John Dewey Circle Dinner Celebrates Leadership Donors
Published in TC Today - Volume 24, No. 1
Members of the John Dewey Circle, those who have contributed $1,000 or
more to the TC Fund, were honored at the fourth annual John Dewey
Circle Dinner. More than 140 members attended the event, at which Enid
W. Morse, Co-Chair of the Teachers College Trustees, was recognized
with the John Dewey Leadership Award.
John Dewey Scholars
receive financial assistance from the general scholarship fund, which
is made up in part by gifts to the TC Fund. The scholars are named in
honor of those members of the John Dewey Circle who contribute more
than $10,000 to the TC Fund. They were invited to the dinner to meet
their benefactors. More than a dozen Dewey Scholars were at Casa
Italiana to share their joy with the growing membership of the John
Mary Le Donne, a doctoral student in Educational
Psychology, is a Tess Magsaysay and Ken Boxley Dewey Scholar. She is
studying the efficacy of resource programs available for parents to
enhance their understanding of their child's mathematical abilities.
She is an example of the remarkable breadth of accomplishment of the
individual Dewey Scholars.
Joseph Brosnan, Vice President for
Development and External Affairs, welcomed the audience and explained
why the event is special. "It is a way of letting our donors know how
important they are and how much we appreciate them," he said, adding.
"The scholars also have an opportunity to know the individual who is
enabling them to continue their scholarly work and to share their
aspirations with them. It's a wonderfully exciting occasion for
Antonia Grumbach, who shares duties with Enid W.
Morse as Co-Chair of the TC Trustees, thanked the members of the John
Dewey Circle on the Board's behalf. She looked back to the first John
Dewey Circle Dinner, remarking, "Both Dinny (Enid W. Morse) and I
remember the first Dewey Circle Dinner where we could practically count
all the people on one hand. We've come a long way."
Nicholson, National Chair of the TC Fund, was also on hand to put into
perspective the importance of the TC Fund, which passed the $1 million
mark for the first time. She said the ever-growing Fund will have an
enormous impact on the College's future. The $1.1 million raised in
1997-98 "means that President Levine will be able to support existing
programs and generate new programs and research as if he had the use of
the return on a $20 million endowment," she said.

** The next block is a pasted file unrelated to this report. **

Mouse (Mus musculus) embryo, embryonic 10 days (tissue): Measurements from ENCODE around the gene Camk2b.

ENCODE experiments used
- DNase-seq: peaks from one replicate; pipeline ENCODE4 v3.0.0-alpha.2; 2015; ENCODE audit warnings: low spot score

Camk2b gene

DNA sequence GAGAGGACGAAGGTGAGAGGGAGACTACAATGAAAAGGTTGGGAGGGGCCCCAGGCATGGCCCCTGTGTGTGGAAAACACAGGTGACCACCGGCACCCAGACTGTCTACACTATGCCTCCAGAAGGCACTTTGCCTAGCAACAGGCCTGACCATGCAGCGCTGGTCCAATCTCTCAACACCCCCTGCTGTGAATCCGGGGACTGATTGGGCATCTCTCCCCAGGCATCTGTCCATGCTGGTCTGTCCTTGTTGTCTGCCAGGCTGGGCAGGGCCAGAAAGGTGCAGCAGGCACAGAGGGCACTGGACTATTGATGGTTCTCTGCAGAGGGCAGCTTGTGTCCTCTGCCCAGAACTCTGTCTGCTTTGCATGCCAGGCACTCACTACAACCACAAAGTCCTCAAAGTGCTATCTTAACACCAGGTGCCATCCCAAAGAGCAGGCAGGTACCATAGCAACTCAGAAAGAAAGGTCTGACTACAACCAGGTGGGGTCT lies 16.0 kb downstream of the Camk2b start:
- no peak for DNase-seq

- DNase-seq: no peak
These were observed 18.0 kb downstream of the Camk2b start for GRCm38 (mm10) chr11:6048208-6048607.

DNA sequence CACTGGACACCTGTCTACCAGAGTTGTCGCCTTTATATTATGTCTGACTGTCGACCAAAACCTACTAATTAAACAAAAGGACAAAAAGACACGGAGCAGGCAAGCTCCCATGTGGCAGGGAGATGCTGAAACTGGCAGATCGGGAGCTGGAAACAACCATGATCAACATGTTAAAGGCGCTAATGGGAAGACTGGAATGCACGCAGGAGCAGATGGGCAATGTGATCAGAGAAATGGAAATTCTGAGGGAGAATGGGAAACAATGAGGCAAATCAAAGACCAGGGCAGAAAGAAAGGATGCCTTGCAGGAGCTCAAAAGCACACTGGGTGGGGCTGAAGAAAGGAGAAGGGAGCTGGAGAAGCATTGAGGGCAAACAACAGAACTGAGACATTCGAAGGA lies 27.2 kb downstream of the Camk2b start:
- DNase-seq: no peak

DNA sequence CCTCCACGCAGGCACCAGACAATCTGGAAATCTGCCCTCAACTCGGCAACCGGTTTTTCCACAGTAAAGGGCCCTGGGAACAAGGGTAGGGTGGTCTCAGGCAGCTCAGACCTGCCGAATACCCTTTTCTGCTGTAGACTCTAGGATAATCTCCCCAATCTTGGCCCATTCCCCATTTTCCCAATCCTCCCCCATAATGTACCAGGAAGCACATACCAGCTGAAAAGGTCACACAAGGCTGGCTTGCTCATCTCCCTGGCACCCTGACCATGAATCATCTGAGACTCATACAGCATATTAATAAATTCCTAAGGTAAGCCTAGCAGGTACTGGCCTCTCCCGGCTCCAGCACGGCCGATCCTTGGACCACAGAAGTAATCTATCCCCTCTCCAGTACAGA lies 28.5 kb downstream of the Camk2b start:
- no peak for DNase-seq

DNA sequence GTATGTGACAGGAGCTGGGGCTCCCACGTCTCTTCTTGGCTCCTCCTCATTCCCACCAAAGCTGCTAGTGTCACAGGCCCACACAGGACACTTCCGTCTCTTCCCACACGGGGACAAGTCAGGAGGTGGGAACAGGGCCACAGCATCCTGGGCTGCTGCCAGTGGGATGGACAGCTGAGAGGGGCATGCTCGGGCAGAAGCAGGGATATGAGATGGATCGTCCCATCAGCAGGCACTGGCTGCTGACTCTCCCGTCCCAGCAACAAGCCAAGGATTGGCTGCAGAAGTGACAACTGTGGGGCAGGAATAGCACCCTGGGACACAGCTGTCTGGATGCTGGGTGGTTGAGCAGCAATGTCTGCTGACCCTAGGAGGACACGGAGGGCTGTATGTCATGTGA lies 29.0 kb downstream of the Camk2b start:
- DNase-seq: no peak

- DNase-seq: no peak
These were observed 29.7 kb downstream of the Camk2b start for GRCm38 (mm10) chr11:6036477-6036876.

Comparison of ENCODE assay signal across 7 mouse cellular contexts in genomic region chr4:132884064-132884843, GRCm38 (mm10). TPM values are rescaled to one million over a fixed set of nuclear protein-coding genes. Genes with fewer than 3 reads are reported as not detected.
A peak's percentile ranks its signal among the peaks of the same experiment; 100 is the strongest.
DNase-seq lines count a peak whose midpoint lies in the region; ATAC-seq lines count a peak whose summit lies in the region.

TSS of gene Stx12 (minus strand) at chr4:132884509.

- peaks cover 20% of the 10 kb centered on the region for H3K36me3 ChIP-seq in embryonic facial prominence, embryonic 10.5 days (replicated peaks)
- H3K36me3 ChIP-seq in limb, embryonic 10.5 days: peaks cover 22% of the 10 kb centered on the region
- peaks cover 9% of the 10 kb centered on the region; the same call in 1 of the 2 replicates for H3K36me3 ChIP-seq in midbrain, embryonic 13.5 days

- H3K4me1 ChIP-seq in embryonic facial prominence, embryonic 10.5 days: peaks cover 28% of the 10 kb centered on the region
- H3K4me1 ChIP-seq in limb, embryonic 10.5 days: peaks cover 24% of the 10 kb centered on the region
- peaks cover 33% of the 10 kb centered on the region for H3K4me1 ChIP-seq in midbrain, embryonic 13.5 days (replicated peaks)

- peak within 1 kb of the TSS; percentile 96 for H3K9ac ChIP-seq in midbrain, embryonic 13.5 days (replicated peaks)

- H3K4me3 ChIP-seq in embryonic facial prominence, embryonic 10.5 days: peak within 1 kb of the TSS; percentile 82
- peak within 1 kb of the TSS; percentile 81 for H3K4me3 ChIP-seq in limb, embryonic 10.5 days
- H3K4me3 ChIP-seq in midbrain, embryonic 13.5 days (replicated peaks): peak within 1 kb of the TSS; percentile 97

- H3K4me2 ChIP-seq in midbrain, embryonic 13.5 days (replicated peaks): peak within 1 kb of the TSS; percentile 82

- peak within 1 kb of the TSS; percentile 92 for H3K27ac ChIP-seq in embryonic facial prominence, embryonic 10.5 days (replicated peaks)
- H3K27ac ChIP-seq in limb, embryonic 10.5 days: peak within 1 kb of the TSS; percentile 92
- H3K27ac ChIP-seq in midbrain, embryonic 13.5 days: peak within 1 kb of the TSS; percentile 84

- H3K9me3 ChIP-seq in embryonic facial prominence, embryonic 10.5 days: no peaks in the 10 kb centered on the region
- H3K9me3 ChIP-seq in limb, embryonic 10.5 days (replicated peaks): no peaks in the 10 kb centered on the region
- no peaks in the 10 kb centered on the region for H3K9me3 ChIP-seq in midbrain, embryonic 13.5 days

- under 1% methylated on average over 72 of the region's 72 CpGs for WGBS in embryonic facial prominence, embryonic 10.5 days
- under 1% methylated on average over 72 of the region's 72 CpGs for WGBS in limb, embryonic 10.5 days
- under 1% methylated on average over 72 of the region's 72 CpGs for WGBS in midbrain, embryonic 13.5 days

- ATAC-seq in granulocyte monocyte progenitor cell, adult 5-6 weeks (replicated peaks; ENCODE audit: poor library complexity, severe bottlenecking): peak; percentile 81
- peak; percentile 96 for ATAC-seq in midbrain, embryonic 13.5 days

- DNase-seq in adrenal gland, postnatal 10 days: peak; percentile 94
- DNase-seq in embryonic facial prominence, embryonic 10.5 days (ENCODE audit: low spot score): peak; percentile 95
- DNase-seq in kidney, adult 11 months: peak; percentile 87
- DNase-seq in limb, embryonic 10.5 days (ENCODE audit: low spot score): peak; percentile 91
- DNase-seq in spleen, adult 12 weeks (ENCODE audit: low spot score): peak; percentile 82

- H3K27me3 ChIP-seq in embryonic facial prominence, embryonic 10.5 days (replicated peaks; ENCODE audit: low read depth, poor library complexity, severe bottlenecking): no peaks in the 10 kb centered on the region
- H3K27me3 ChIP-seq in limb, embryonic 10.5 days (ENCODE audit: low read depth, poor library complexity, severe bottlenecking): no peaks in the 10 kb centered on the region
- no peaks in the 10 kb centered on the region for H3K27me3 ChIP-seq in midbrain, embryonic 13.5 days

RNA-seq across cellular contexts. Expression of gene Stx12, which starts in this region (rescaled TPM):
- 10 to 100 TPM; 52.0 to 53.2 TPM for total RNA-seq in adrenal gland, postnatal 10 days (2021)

For the past
two years, Nicholson has also chaired the Dewey Circle Network, which
consists of volunteers who solicit Dewey Circle gifts from fellow alums
and act as "ambassadors" for the College. This form of solicitation has
been very successful at increasing Dewey Circle membership.
introducing Dawn Marie Gavin, the evening's student speaker, Nicholson
looked out at her audience and said, "I look forward to your continued
support of the College and to your generous response when we again call
upon you to renew, upgrade or volunteer your wisdom, time, and energy
to reaching this year's achievable goal of $1.25 million."
Marie Gavin, is a Dewey Scholar, a doctoral student in Special
Education and a New York City public school teacher of students with
mental retardation. She charmed the audience with anecdotes of how TC's
faculty is providing her with the skills to recognize the potential of
her students. She added that the opportunity to be a Dewey Scholar has
permitted her to pursue her career and dreams. "I now know that I can
make more of a difference in the lives of the children I teach."
Arthur Levine, who held up Gavin as "the best testimony of why gifts
from the members of the Dewey Circle count," used the opportunity to
mention how Dewey Circle gifts were being put to work. He spoke of the
contributions of Angela Calabrese Barton, Assistant Professor of
Science Education, in her effort to provide "science time" for homeless
children as well as that of Lucy McCormick Calkins, Professor of
English Education, whose work in more than 600 schools has helped
redirect educational practice and policy in the teaching of reading and
The surprise of the evening occurred when President
Levine called on Enid W. Morse to accept the John Dewey Leadership
Award. Levine, reading the citation said, "your membership in the Dewey
Circle has enabled three students at Teachers College to be named Morse
Scholars. Through your generous support of the Annual Fund, these
students are able to concentrate more intently on their quest to become
Morse, obviously taken by the honor, said,
"I am at a loss for words. I feel fortunate to be involved with
Teachers College and its vision to improve education. Teachers College
is a special place and I am grateful to play a role in its future."previous page